When I began my internship at EchoDitto in May, I never would have thought a Hackathon could be a good thing. It sounded illicit and dangerous. I pictured a group of hackers getting together and breaking down firewalls to access data. Why would any group plan an event like this?
One of the most gratifying things about doing this work over the last 6 or 7 years has been to watch organizations embrace digital tools.
A couple of reality-check items came up in our reader this week. Those of us who do this work, either on the service or the client end, spend our days living within the confines of our screens.
I have wanted to read "The Revolution Will Not Be Televised", by Joe Trippi, for a while now. Being a Ditto for almost four months, I thought it was time for a few reasons. It's known to be an excellent description of the rebirth of grassroots organizing in the digital empowerment age.
I was invited to join FireDogLake for an online chat with Dave Karpf, author of The MoveOn Effect. This post is an edited version of some of the material I posted at FireDogLake.com.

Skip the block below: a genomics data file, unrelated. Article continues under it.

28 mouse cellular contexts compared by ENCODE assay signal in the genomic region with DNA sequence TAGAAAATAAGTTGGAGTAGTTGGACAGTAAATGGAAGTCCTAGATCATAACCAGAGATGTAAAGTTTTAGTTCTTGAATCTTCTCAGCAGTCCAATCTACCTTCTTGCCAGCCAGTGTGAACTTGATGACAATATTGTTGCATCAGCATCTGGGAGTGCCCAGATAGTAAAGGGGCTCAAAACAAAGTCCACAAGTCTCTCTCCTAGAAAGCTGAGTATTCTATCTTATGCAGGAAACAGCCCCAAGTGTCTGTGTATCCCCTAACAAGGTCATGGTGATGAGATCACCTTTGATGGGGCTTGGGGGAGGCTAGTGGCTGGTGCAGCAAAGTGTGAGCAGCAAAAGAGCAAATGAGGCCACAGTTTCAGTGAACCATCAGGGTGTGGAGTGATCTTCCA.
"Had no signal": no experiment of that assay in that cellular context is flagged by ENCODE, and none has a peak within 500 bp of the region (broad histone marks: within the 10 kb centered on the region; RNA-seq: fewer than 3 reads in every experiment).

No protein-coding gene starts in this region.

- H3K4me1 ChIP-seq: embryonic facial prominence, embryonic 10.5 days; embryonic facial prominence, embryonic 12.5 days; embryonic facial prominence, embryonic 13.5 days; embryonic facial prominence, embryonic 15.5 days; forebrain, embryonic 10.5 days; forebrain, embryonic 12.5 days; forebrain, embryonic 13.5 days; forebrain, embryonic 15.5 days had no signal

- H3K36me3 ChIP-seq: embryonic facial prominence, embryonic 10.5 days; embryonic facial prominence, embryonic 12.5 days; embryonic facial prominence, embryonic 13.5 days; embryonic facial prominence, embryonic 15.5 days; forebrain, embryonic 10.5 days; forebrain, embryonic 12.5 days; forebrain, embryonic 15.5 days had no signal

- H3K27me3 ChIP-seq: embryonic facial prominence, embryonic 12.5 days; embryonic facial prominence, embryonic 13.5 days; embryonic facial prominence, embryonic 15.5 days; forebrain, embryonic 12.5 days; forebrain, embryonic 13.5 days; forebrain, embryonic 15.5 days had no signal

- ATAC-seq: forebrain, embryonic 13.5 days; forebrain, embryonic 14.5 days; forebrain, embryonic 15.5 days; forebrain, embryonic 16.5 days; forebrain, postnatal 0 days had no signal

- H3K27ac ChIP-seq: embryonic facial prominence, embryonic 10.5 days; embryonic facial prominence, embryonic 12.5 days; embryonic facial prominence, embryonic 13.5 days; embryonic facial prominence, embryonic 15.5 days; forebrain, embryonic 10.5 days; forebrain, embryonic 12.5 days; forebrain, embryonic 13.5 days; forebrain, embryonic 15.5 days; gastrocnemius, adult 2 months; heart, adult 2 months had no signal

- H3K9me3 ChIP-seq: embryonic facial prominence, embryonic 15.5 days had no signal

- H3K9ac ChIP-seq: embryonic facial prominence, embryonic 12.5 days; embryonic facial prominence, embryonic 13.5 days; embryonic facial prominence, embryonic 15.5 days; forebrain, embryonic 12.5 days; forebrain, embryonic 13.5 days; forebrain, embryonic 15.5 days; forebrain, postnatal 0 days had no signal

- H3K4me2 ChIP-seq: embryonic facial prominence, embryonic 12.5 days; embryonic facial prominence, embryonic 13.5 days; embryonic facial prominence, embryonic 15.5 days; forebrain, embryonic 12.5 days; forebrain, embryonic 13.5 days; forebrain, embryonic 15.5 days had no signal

I love it when our clients do something big. Last week, our client the Orton Family Foundation announced a major new national partnership aimed at strengthening communities and civic involvement across the country.
There is a lot of talk today about the Change.org decision to dump the "union busting" petition started on their site recently.
In the 2006 Preakness Stakes, Barbaro, a horse widely expected to have the best chance at winning the Triple Crown as any horse since Affirmed in 1978, pulled up shortly after the start of the race, hopping on three legs while his right hind dangled uselessly.
As the newest Ditto to the team, I've spent the last two weeks learning a great deal about how things work here at EchoDitto. Tyler recently posted a pretty exhaustive report of the EchoDitto culture, if you want to catch up on that.